3 Times You’re Wrong about Metal Recycling

In New Zealand, to say that you're a metal scrapper is stereotypical. After all, this country of just a little over four and half million exports multi-million dollars' worth of recycled metals. But if you’re planning to scrap your unwanted metal items for cash, it’s always wrong to consider yourself an expert right away.

There’s more to metal recycling than meets the eye. Even if you consider yourself logical, you might still be wrong if your logic is misguided. Furthermore, questioning what you feel you know about this business and searching for answers is a mark of a smart scrapper.

So before you deal with established Auckland scrap metal traders, get these misconceptions out of the way first:

Heavier Costs More

Ferrous metals and alloys, those that contain iron, usually weigh more than others, but they wouldn’t necessarily earn you as much as you imagine. The truth is, non-ferrous metals, which are generally lightweight, such as copper and aluminium, cost more in the market because they’re relatively scarce anywhere. Abundance, not weight, is a solid measure of worth.

Recycling Metal Is Downcycling

This may be true in terms of wood or plastic, but the case is different with metals. As matter of fact, most metals are 100% recyclable without the risk of downgrading their quality.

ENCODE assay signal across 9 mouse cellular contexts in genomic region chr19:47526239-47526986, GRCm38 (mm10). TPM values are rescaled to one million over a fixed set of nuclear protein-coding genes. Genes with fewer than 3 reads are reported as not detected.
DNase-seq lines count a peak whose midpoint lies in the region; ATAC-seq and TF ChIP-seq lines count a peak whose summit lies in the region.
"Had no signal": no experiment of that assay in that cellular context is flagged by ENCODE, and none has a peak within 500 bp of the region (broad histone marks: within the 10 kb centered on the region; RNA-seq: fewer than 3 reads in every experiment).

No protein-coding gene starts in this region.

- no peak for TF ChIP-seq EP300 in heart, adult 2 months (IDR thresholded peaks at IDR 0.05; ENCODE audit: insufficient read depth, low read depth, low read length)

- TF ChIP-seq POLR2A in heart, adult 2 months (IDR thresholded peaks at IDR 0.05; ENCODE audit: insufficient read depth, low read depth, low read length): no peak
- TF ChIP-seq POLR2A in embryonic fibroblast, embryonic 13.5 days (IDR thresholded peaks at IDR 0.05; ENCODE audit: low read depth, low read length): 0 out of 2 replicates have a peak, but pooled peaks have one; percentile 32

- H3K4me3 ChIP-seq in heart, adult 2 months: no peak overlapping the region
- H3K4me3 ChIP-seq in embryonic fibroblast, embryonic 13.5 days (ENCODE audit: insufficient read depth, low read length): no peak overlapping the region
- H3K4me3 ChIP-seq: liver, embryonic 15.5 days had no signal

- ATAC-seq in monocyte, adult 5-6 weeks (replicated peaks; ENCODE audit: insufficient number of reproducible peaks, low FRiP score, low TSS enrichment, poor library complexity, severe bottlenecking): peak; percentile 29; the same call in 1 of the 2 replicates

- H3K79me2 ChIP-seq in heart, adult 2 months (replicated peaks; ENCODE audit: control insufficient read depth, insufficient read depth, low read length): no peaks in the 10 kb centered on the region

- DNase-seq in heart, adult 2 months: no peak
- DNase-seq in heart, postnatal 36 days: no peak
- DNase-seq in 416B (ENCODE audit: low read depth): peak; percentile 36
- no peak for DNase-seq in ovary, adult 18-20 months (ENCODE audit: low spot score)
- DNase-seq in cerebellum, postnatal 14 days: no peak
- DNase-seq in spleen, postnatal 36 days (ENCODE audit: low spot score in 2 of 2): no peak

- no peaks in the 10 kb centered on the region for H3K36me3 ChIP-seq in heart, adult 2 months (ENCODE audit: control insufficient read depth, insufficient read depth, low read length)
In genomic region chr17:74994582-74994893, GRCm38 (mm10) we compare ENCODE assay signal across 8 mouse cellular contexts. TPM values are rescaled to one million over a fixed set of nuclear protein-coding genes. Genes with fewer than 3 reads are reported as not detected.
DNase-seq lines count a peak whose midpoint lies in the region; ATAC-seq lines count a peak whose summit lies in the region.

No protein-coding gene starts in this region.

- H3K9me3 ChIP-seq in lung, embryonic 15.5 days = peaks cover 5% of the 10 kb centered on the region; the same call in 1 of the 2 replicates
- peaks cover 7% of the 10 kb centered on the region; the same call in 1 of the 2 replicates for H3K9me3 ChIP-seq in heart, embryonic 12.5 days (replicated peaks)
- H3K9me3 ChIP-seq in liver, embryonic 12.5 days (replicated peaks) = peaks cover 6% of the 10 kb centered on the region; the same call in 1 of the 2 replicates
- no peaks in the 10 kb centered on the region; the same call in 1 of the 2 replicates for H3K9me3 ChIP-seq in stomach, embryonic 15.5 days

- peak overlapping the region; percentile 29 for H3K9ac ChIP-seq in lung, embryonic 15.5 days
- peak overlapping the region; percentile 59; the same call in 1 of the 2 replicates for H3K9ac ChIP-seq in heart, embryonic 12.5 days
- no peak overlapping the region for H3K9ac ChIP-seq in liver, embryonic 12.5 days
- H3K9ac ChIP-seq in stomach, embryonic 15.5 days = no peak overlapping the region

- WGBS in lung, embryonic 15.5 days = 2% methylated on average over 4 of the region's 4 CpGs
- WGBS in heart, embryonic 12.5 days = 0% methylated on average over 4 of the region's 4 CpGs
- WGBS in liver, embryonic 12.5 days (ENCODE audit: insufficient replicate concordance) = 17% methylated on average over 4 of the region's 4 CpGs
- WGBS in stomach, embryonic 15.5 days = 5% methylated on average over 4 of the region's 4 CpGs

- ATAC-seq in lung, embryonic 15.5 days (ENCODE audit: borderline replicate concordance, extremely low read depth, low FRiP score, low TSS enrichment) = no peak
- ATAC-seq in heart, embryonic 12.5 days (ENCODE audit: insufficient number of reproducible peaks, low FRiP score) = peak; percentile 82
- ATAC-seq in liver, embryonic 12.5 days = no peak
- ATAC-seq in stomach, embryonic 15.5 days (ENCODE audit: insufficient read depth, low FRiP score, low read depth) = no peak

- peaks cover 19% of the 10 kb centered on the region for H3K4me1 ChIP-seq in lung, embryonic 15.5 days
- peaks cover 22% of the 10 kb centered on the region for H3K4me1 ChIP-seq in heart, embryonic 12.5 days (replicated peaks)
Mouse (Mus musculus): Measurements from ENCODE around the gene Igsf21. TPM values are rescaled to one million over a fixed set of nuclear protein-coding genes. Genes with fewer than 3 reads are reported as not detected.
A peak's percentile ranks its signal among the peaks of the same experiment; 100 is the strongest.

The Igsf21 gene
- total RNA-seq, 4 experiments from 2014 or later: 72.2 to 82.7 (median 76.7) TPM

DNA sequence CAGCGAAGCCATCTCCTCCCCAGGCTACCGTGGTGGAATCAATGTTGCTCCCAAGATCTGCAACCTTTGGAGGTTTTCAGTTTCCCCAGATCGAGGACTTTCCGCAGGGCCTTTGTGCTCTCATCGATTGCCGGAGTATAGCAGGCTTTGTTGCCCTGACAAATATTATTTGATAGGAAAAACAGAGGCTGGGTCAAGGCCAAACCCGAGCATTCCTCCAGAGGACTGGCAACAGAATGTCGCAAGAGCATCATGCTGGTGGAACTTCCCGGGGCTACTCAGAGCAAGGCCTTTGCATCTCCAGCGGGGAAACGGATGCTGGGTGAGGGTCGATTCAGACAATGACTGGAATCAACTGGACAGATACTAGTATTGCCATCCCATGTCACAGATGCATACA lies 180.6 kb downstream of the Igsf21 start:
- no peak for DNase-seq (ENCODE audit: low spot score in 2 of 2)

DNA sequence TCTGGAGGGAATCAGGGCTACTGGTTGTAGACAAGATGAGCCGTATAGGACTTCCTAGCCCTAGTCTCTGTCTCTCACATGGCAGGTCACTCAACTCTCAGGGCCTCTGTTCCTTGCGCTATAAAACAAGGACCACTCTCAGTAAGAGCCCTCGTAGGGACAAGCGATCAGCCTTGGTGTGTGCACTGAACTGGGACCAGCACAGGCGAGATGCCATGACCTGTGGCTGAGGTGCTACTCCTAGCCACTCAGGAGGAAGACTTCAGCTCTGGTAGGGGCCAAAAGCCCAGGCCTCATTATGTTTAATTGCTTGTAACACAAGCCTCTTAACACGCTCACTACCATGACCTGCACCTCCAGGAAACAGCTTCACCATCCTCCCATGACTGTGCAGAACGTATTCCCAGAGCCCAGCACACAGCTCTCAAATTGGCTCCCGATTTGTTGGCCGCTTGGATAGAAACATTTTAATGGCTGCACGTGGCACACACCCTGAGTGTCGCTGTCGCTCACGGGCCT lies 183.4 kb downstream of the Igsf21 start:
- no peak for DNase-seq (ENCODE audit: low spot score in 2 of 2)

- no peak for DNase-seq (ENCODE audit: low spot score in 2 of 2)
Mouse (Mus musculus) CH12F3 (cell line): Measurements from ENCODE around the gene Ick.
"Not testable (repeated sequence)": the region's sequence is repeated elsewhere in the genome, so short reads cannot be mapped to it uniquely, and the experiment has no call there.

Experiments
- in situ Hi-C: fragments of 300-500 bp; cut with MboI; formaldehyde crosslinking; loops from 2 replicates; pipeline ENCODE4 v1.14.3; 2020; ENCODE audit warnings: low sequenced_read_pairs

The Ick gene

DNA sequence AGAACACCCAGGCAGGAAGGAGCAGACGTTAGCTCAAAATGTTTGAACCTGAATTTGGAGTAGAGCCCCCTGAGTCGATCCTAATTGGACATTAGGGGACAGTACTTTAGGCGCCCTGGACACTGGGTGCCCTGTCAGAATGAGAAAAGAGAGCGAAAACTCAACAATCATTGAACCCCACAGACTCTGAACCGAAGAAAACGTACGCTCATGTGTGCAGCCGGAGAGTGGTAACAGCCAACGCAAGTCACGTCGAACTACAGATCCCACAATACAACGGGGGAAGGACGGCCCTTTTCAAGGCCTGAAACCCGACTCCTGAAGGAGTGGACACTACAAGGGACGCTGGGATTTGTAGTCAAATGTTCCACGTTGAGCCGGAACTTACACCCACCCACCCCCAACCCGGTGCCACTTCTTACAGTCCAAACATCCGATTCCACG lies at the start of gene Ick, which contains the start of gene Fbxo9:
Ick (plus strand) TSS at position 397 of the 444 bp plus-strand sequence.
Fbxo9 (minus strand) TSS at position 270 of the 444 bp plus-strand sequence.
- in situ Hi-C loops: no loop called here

If you fear you’d be a part of the business that paves the way for inferior metal product manufacturing, you now have one more reason to sleep sound at night.

Stealing Copper from Power Lines Worth a Lot

Metal theft is definitely frowned upon, but in case you’re considering it, you should know that cutting away power cables is not worth your life—not even a fraction.

What raises the ire of authorities is that this act of criminality is not just it’s downright stupid, but also because it has problematic consequences. Infrastructure repairs are pricey, and the stolen copper could unnecessarily result to large-scale power outages.

There’s so much to learn about scrap metal recycling. Although have you no plans to make a living out of it, it pays to dig deeper about this business to set your expectations right when you get into the trade.